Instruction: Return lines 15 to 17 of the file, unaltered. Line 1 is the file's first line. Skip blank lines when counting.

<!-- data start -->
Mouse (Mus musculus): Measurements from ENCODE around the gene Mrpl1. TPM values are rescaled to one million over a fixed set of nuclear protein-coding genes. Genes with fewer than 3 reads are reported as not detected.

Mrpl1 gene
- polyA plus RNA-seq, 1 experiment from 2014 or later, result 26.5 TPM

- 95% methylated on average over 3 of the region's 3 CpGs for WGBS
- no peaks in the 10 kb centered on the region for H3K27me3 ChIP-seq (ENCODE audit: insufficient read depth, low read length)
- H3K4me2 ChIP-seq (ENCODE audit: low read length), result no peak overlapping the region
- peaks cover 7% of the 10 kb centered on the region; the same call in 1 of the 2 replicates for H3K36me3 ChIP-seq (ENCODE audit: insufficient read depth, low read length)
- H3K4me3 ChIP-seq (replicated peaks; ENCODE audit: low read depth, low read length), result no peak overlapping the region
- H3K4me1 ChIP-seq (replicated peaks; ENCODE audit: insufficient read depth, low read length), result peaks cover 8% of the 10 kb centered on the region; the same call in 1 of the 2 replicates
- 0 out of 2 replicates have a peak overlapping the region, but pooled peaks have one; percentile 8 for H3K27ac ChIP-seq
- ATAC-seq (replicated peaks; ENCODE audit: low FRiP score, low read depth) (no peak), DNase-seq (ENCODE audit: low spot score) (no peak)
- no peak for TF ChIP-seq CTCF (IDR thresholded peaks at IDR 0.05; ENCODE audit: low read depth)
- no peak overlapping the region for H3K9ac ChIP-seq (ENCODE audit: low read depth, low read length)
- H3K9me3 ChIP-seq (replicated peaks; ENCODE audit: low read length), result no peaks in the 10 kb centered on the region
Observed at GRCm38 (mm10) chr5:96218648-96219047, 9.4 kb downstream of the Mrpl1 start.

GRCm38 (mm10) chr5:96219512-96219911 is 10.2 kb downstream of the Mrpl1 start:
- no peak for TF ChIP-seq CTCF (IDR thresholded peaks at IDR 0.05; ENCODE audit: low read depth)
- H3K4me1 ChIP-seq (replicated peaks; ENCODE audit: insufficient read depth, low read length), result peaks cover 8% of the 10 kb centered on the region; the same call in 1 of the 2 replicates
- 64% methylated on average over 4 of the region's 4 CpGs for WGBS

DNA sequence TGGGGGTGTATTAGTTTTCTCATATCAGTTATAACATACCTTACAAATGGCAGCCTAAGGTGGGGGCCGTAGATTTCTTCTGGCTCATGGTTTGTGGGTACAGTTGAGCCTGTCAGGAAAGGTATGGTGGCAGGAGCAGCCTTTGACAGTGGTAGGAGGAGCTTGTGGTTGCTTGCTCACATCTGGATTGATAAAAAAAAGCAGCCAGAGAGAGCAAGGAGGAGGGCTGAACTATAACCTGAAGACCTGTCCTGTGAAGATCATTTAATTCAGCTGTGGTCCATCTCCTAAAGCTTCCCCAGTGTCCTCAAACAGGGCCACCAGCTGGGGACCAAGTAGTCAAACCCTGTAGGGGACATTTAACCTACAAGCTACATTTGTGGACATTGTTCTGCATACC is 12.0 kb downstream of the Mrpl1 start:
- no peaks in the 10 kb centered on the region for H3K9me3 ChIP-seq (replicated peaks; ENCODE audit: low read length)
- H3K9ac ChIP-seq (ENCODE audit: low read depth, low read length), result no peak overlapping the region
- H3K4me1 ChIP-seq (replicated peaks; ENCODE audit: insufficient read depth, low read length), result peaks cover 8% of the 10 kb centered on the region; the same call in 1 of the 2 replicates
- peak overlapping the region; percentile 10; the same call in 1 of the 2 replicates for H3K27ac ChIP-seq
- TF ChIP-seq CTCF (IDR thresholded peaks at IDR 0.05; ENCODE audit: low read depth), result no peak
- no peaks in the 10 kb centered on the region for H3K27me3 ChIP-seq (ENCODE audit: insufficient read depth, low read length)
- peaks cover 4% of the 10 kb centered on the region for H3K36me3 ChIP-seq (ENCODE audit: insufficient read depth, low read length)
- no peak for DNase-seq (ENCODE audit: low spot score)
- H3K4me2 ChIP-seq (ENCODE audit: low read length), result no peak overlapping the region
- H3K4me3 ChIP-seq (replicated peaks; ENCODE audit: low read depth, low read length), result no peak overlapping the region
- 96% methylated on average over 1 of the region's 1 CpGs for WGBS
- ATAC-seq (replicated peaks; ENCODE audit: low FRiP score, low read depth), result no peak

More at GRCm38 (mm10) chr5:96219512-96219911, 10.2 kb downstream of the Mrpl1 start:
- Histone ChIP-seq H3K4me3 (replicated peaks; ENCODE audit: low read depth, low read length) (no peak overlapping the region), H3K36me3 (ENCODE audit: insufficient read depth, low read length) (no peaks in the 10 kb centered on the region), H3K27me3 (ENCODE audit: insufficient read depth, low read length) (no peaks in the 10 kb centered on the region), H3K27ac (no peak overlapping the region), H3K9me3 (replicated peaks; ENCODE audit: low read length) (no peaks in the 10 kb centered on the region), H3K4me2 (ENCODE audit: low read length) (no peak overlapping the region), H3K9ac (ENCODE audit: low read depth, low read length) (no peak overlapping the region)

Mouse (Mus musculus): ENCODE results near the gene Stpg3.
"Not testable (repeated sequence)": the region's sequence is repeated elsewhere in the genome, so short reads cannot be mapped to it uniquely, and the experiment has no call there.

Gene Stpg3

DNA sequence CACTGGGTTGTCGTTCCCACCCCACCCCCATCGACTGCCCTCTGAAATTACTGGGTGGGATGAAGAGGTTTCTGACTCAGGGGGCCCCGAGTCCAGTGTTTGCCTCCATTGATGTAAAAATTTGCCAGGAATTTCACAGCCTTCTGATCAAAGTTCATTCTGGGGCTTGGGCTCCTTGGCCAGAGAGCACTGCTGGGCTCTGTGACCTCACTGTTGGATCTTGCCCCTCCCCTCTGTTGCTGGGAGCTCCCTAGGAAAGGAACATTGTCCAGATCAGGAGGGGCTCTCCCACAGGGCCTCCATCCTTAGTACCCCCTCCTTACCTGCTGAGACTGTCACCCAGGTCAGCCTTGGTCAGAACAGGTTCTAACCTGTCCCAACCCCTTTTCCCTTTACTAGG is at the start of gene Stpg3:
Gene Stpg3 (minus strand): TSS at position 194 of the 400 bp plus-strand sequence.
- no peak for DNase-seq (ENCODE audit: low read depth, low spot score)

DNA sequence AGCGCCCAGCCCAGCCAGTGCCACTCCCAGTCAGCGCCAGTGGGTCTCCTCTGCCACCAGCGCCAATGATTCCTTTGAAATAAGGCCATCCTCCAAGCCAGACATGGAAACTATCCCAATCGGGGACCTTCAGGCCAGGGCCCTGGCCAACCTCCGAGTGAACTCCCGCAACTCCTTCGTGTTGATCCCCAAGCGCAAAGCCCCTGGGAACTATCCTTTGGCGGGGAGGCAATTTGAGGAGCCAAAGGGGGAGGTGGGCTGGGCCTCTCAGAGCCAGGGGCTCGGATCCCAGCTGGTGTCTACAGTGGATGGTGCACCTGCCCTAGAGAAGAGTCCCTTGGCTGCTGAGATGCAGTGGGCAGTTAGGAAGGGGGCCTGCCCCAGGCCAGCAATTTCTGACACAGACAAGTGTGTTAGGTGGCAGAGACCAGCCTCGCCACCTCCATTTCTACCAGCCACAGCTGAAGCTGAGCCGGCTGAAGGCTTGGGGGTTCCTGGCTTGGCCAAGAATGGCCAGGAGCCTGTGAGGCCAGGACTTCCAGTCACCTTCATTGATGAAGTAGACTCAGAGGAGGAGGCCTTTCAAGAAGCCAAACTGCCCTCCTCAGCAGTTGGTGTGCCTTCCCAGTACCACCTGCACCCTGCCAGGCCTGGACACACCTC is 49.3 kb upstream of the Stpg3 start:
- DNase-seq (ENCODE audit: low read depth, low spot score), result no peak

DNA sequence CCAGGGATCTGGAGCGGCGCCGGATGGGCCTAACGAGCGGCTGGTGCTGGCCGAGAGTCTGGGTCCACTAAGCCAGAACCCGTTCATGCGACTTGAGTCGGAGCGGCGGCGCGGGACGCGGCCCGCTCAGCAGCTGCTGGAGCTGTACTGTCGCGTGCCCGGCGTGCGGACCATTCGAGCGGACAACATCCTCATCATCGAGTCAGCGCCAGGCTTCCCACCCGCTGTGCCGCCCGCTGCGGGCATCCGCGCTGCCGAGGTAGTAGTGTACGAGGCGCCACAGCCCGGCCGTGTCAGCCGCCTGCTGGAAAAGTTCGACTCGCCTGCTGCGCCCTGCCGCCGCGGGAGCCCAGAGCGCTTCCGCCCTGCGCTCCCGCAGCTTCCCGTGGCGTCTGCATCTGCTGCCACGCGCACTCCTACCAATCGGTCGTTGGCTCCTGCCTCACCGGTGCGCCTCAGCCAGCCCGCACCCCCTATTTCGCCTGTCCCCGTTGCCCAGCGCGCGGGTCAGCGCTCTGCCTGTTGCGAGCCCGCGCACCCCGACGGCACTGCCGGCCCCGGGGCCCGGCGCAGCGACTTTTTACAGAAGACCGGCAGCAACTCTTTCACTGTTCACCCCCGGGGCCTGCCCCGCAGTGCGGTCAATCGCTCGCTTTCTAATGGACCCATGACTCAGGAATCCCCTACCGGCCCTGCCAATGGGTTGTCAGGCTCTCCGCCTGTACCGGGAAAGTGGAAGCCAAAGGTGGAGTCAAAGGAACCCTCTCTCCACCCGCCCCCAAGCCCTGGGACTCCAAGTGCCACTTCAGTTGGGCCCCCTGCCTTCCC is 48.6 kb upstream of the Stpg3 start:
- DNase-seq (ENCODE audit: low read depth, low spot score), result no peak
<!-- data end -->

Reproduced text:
Observed at GRCm38 (mm10) chr5:96218648-96219047, 9.4 kb downstream of the Mrpl1 start.

GRCm38 (mm10) chr5:96219512-96219911 is 10.2 kb downstream of the Mrpl1 start:
- no peak for TF ChIP-seq CTCF (IDR thresholded peaks at IDR 0.05; ENCODE audit: low read depth)